Layoffs can have negative repercussions for a company, and you can handle those consequences if the CEO feels responsible and communicates the difficulty with which they made decisions. In Twitter’s case, former CEO Jack Dorsey addressed the employees following the layoffs to apologize for the actions, attributing the reasons to his growing the company too fast.
Admit that layoffs are unfortunate and challenging for those who were leaving and those remaining. Also, explain how you will care for those impacted as they exit.
4. Inform before Laying off
It is always courteous to provide complete information before elimination. Twitter announced, “Today is your last working day at the company, however, you will remain employed by Twitter and will receive compensation and benefits through your separation date of February 2, 2023.” However, these two months of the compensation would be considered as pay since they would still be employed, although not permitted to work during that time, which meant they would receive one month of severance pay. Some impacted employees had not received separation understandings and were told they’d receive more information in a week. They communicated to employees at the time of notification through email and did not mention the whole severance package—many impacted employees were uncertain about their futures.
5. Adherence to WARN Act guidelines
The WARN Act specifies that companies with 100+ employees give 60 days’ notification before initiating mass layoffs. They can also provide 60 days of severance pay in place of the notice. This federal law holds a financial penalty. Elon Musk claims to have given three months’ severance to every employee he laid off. Yet, they will also remain company employees for the first two months. However, they are not allowed to work. Class-action suits have already been filed against Twitter. While there may not be any financial impact on the company, such lawsuits can drain resources and hurt an organization’s stature. Taking more time for the notifications allows for a more transparent commitment to the federal and any similar state laws.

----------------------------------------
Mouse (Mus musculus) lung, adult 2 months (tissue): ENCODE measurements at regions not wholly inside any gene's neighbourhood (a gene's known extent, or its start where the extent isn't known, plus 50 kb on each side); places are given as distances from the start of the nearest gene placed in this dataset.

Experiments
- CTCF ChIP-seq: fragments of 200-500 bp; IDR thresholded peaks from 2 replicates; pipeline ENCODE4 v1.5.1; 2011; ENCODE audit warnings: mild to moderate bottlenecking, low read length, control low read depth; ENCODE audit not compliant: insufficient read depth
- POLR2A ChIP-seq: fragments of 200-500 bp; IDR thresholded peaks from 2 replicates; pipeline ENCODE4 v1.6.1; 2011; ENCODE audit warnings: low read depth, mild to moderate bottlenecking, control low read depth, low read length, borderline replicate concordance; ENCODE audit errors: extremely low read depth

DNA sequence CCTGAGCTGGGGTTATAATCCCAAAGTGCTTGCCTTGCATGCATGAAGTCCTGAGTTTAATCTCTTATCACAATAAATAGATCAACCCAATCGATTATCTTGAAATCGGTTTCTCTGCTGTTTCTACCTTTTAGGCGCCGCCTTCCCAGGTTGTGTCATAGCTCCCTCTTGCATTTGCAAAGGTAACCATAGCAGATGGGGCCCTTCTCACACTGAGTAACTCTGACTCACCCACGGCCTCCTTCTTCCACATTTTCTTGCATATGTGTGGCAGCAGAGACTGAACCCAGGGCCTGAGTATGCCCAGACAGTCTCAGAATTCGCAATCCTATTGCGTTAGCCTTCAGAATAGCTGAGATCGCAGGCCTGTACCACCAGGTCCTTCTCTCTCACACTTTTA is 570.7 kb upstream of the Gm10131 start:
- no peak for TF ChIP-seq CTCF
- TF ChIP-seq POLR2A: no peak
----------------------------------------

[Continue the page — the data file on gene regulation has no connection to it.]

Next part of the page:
Nearly 38,000 Layoffs Added Globally: Microsoft, Netflix, Snapchat, Facebook, and Amazon
Almost 38,000 employees faced layoffs in just the first half of November 2022. The data shows 37,866 people have been terminated from their jobs globally since November 16.
Meta of Facebook had the most significant downsizing spree. On November 9, Meta terminated 11,000 employees, and Amazon sacked 10,000 people on November 16. Microblogging site Twitter laid off 3,700 people on November 4. The following big tech companies have laid off employees in massive numbers.
Microsoft is also facing an economic downturn despite being one of the pioneers in big tech. Around 1000 employees faced layoffs in the last month alone; this was the company’s third round of downsizing this year.
The OTT giant Netflix impacted by inflation and the economic slowdown despite its growth at a breakneck speed in the past decade, went through two downsizing rounds. Netflix fired at least 500 employees.
The popular social media platform Snap, or Snapchat, has also laid off 20% of its employees, i.e., over 1000 people, in August this year.
Facebook parent company Meta cut jobs to lower costs, and Facebook also first stopped hiring. At the behest of Meta, Altimeter Capital Management urged Mark Zuckerberg to lay off people to fix their finances.
Amazon, the retail aggregator, will start laying off from its healthcare division, Amazon Care.
The job cuts of approximately 10,000, starting soon, would focus on the company’s devices organization, retail division, and human resources.
- Be ready to face organizational change, including layoffs.
- Companies must have processes and resources to safeguard their company and employees.
- Find an outplacement provider before you need one.
- Train, upskill, and reskill your crew to increase retention chances.
- Be transparent with your employees.
- Take lessons from Tech and Financial Services Layoffs.